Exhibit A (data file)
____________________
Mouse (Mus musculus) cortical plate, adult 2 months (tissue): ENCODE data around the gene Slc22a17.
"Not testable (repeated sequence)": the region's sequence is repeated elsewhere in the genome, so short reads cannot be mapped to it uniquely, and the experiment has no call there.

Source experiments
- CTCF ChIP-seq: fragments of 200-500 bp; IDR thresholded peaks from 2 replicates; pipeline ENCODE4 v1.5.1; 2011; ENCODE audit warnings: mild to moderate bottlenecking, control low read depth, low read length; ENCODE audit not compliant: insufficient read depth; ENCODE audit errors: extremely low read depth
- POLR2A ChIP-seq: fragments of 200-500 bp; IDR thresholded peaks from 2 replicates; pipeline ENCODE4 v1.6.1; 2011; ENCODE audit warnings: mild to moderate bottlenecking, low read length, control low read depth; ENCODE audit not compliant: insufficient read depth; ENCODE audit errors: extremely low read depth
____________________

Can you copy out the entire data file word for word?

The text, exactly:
Mouse (Mus musculus) cortical plate, adult 2 months (tissue): ENCODE data around the gene Slc22a17.
"Not testable (repeated sequence)": the region's sequence is repeated elsewhere in the genome, so short reads cannot be mapped to it uniquely, and the experiment has no call there.

Source experiments
- CTCF ChIP-seq: fragments of 200-500 bp; IDR thresholded peaks from 2 replicates; pipeline ENCODE4 v1.5.1; 2011; ENCODE audit warnings: mild to moderate bottlenecking, control low read depth, low read length; ENCODE audit not compliant: insufficient read depth; ENCODE audit errors: extremely low read depth
- POLR2A ChIP-seq: fragments of 200-500 bp; IDR thresholded peaks from 2 replicates; pipeline ENCODE4 v1.6.1; 2011; ENCODE audit warnings: mild to moderate bottlenecking, low read length, control low read depth; ENCODE audit not compliant: insufficient read depth; ENCODE audit errors: extremely low read depth